As if negative interest rates, viruses and economic wobbles weren't enough, Switzerland has to deal with a blow to its image for neutrality amid revelations about another spying affair - rather different to the one that recently embroiled Credit Suisse. Could the saga mean that the Alpine state's neutral image is irreparably damaged?
A storm is brewing in Switzerland about another spying scandal. Not about banks spying on erstwhile colleagues defecting to rivals but about how US and German intelligence used a Swiss firm’s encoding devices to spy on other countries.
At the core of the matter is that Switzerland’s renowned neutrality - which has been a plus for its banking sector - is at risk.
Numerous media reports described how from the Cold War era to the early years of the Millennium, Crypto AG sold devices to more than 120 governments worldwide. The machines were encrypted.
A report by the BBC (16 February) said that the US Central Intelligence Agency and Germany's BND had manipulated the devices so that they could crack the codes and intercept thousands of messages.
The story is awkward for Switzerland because its neutral status has allowed it, to some extent, to ride out the challenge of winding down its bank secrecy laws (at least as far as cross-border issues are concerned) and enter into pacts to make it easier to hunt down tax cheats. (Some people argue that it has even gone too far, putting legitimate financial privacy at risk.) In the hunt for new revenue streams, Switzerland is now a major fintech hub, stressing also sectors such as insurance and asset management. In fact, the Swiss franc is so valued as a stable currency that its high exchange rate causes exporters a headache. The Swiss National Bank's official interest rate is negative. But whatever the challenges, being neutral has been a big plus, allowing the country to attract wealth from the Middle East, Africa, Latin America and other places. Individuals who might have worried about choosing a location such as London, for example, have gone to Zurich and Geneva instead.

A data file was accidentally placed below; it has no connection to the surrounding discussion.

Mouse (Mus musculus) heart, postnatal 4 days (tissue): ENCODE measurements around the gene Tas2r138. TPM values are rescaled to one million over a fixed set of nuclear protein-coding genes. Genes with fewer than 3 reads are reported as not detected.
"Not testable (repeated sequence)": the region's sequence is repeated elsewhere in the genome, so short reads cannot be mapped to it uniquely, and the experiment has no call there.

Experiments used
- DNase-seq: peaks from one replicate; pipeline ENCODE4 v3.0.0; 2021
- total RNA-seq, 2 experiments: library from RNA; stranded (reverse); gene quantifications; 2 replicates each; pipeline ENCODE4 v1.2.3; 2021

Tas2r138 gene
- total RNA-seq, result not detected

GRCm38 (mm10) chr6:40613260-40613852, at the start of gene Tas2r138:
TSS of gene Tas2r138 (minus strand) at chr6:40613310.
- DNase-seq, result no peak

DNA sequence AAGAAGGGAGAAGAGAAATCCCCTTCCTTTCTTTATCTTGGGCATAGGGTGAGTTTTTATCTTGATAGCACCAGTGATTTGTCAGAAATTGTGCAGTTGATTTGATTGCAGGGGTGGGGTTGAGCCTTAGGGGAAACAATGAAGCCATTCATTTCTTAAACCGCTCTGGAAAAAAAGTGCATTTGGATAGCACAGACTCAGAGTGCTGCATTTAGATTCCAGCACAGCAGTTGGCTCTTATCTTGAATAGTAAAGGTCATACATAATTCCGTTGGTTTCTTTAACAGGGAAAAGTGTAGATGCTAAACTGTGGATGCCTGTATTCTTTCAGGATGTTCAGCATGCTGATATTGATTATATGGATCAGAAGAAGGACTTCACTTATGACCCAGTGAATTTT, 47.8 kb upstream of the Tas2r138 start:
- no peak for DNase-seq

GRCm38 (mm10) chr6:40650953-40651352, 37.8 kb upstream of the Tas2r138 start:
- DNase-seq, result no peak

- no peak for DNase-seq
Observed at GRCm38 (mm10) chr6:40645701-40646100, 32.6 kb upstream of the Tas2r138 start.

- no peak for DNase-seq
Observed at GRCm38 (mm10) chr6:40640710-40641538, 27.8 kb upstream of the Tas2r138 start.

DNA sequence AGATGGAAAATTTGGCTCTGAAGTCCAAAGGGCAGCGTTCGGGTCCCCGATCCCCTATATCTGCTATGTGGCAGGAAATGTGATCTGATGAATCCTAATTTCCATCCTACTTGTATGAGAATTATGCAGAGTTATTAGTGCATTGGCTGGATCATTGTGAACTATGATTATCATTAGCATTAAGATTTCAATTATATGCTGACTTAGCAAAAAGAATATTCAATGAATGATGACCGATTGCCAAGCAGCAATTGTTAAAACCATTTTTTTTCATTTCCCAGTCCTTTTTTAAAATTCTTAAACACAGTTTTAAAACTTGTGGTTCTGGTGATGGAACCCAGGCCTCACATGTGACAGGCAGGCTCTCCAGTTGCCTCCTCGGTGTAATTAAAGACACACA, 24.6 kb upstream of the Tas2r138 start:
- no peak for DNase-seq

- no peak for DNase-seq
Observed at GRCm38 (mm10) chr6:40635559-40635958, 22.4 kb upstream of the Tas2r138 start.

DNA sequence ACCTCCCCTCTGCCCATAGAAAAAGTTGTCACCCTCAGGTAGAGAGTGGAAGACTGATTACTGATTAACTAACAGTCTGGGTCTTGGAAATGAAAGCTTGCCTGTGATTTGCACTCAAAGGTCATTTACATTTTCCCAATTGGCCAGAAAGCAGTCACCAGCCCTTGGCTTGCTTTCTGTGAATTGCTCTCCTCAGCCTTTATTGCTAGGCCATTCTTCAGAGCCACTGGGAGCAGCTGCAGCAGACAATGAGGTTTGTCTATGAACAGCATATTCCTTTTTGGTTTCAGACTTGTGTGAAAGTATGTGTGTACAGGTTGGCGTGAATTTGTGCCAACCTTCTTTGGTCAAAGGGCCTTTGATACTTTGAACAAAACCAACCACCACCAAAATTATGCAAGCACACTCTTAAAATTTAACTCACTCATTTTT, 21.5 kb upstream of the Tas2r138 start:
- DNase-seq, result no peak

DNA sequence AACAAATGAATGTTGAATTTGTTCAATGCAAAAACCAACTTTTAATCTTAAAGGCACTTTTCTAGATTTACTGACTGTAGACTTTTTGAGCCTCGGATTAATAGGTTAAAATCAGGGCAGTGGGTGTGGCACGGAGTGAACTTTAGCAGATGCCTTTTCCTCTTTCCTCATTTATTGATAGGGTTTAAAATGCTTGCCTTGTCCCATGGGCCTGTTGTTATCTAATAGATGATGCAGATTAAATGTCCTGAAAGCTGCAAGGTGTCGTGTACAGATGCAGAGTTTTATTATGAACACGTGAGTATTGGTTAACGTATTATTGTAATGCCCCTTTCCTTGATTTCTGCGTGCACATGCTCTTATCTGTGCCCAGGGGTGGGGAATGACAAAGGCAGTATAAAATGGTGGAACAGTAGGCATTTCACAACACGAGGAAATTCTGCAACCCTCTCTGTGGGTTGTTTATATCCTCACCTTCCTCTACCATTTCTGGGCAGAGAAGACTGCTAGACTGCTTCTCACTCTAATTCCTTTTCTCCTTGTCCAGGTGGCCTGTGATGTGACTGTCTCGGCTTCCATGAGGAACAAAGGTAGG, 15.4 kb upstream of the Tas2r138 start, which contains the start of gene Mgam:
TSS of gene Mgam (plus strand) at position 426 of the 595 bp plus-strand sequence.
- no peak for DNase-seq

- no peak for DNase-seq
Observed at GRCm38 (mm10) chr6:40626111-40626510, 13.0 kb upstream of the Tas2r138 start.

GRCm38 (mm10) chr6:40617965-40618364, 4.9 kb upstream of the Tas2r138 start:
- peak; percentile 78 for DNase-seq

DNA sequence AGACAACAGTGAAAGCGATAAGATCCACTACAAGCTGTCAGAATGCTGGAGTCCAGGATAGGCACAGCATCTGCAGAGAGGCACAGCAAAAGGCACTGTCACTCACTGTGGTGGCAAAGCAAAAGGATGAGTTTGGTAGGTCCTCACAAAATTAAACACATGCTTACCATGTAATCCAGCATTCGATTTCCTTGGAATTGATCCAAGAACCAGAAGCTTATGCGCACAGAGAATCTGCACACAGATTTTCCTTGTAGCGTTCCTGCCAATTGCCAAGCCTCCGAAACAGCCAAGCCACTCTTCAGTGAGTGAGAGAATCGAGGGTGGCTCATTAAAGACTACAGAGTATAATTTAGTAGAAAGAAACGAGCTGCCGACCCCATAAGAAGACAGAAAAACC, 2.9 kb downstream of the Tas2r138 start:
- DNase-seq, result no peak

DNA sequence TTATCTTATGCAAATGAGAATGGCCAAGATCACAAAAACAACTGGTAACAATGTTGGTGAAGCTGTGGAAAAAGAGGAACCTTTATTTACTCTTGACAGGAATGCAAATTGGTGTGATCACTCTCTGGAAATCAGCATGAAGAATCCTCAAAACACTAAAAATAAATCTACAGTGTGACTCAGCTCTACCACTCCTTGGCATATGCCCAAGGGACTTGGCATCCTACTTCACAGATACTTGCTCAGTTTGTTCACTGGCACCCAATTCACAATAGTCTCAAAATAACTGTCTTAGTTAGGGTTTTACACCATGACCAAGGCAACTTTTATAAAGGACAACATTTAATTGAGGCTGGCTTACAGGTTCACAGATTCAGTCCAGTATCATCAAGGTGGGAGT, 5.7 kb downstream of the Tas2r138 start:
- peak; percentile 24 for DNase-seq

Maybe Switzerland is simply having to learn that neutrality can be a hard act to sustain, at least in a pristine form. Other countries have, of course, had their fair share of spying scandals and allegations that they have taken a side, or allowed it to happen. As the BBC report on the matter said, the issue cuts deep for Switzerland because the country – which isn’t a member of the European Union – prides itself on its centuries-old political neutrality. It is home to global organisations such as the World Trade Organisation and the Red Cross. But its status has not always won it friends: Swiss banks were used by the Nazis to stash away stolen money during the Second World War, and the campaign to restore that money to its rightful owners was arguably the first major crack in the wall of bank secrecy.
None of this means that Switzerland’s non-aligned status as a country is over, but it will be harder for the country to avoid being seen as taking sides on foreign policy and other issues in coming years. The affair also demonstrates how today’s interconnected world is making such a stance hard to take. And the ironies continue: Switzerland's status is under the spotlight at precisely the point when it might be looking to foster closer relations with the UK now that Britain is out of the European Union and looking for new friends.
(Editor's update: The whole affair is a reminder of how different international financial centres market their wares and must protect their "X-factors". The Channel Islands, or jurisdictions in the Caribbean, for instance, are often on roadshows, holding events and networking to draw clients. Luxembourg, as this publication has noted, is putting itself about a bit more than maybe in the past. Monaco, Gibraltar and Malta in the Mediterranean basin have promoted themselves. Mauritius in the Indian Ocean is arguably raising its game, and Singapore has been very strategic in how it puts its message out as a major wealth management hub. And then there is Dubai and some of the other Gulf jurisdictions. Israel has its place, not just for the Jewish diaspora market. Competition is fierce.)